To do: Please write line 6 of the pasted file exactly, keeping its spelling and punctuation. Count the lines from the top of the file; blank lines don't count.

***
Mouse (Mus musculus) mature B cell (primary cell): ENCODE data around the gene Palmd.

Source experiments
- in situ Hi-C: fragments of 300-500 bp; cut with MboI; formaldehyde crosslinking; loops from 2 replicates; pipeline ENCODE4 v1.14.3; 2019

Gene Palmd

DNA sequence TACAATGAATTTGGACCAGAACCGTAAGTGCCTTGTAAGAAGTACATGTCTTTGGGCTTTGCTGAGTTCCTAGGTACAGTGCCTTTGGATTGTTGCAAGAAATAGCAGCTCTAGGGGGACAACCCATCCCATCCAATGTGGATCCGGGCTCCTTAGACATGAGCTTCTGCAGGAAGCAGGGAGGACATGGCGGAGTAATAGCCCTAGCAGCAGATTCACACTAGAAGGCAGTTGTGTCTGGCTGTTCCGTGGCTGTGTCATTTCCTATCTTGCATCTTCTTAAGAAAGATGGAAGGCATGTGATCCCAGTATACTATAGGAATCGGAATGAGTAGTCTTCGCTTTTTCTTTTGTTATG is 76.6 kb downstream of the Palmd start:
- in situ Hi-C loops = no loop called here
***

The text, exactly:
- in situ Hi-C loops = no loop called here